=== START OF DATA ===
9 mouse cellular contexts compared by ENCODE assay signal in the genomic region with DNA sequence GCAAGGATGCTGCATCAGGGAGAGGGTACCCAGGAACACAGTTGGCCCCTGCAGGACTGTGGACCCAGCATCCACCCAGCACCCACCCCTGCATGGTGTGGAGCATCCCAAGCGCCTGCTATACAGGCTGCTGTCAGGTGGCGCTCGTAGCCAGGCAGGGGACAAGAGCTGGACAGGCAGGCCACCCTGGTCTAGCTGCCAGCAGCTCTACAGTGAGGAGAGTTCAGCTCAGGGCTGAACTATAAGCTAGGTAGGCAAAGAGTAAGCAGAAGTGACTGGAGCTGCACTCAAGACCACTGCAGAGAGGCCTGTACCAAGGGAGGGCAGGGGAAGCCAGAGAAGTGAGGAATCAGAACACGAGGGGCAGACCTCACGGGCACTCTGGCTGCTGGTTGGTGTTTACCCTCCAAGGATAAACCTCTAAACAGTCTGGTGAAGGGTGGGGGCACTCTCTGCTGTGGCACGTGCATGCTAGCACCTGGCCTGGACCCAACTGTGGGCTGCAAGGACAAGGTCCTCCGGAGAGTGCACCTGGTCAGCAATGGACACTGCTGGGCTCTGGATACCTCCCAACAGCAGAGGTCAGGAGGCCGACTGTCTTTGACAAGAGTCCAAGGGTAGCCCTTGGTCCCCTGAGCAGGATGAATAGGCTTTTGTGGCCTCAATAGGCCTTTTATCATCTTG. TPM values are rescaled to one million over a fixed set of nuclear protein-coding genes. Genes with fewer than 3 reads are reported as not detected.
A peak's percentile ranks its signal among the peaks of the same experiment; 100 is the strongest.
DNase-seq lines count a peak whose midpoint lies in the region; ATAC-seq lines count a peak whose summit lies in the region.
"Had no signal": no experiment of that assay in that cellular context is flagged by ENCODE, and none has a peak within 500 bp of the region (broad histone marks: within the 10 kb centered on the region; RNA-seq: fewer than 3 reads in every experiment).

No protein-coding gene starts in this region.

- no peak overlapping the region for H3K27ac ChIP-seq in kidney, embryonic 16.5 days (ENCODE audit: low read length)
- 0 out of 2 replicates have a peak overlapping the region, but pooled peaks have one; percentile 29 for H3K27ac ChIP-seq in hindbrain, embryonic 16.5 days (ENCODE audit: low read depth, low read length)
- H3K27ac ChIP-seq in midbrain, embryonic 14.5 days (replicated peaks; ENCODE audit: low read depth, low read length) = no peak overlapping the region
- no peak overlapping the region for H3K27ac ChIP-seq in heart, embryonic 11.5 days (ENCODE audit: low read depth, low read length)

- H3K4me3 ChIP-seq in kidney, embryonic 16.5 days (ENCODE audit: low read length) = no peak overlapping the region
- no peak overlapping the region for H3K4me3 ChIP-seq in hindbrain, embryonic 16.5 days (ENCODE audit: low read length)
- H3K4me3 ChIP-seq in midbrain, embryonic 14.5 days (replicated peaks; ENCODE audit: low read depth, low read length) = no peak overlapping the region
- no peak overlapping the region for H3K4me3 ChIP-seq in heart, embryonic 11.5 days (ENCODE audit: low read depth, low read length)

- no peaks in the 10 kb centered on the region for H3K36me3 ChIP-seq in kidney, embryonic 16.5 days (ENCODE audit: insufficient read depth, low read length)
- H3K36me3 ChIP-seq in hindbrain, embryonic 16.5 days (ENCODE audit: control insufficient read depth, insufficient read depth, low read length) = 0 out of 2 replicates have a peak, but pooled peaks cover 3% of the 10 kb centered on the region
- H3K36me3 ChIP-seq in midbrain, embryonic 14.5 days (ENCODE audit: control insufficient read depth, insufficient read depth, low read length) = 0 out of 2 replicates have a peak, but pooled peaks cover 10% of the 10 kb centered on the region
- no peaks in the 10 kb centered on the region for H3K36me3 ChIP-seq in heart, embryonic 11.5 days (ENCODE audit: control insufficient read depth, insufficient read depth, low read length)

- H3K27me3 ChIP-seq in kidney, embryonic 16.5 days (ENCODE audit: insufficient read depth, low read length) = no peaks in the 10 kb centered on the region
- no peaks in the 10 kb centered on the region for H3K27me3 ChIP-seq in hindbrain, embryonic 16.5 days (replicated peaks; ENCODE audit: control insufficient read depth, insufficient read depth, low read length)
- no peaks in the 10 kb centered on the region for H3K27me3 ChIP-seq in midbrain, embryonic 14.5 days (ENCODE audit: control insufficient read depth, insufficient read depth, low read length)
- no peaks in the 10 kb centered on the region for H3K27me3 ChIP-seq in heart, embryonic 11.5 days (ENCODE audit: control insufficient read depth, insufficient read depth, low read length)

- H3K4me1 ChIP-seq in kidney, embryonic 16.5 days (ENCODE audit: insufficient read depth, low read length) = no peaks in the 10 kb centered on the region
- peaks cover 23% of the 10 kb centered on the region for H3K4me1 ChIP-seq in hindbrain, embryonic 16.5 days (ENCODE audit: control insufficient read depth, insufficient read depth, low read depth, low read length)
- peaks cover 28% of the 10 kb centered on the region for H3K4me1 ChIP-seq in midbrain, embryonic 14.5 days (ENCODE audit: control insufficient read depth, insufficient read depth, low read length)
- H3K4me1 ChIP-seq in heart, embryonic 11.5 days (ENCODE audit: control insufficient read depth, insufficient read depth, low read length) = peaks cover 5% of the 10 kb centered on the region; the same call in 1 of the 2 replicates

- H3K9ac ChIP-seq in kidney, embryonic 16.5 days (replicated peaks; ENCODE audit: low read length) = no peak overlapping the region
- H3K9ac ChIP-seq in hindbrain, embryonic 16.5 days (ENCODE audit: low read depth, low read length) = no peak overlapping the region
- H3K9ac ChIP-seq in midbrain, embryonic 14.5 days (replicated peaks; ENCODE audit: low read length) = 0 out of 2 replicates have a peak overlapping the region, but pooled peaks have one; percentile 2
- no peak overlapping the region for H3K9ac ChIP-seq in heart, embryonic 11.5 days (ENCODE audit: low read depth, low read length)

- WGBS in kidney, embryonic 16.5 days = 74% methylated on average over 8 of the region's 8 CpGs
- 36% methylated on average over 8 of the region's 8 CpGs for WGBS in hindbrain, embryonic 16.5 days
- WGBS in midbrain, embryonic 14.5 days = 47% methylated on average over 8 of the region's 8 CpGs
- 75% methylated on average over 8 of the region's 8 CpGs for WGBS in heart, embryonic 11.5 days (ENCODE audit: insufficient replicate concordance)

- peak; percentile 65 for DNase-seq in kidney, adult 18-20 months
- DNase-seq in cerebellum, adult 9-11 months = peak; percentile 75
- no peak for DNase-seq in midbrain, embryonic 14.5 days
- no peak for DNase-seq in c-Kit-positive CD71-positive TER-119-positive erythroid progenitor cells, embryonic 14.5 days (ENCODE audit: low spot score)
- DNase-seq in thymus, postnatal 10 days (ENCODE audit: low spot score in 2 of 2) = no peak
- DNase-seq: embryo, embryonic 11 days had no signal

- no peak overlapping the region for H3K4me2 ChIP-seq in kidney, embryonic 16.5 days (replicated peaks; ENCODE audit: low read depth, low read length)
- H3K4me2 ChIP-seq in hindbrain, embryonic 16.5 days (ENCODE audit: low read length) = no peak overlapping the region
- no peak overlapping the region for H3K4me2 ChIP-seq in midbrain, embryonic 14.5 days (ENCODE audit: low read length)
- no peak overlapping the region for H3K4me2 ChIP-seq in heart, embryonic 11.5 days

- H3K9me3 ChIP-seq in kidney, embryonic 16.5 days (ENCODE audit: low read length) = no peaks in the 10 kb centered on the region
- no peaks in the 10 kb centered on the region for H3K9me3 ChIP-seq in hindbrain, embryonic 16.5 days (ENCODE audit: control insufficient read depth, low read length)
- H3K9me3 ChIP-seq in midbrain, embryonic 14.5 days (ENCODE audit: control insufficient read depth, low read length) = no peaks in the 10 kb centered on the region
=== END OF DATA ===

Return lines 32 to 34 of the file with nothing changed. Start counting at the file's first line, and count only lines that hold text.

- WGBS in midbrain, embryonic 14.5 days = 47% methylated on average over 8 of the region's 8 CpGs
- 75% methylated on average over 8 of the region's 8 CpGs for WGBS in heart, embryonic 11.5 days (ENCODE audit: insufficient replicate concordance)

- peak; percentile 65 for DNase-seq in kidney, adult 18-20 months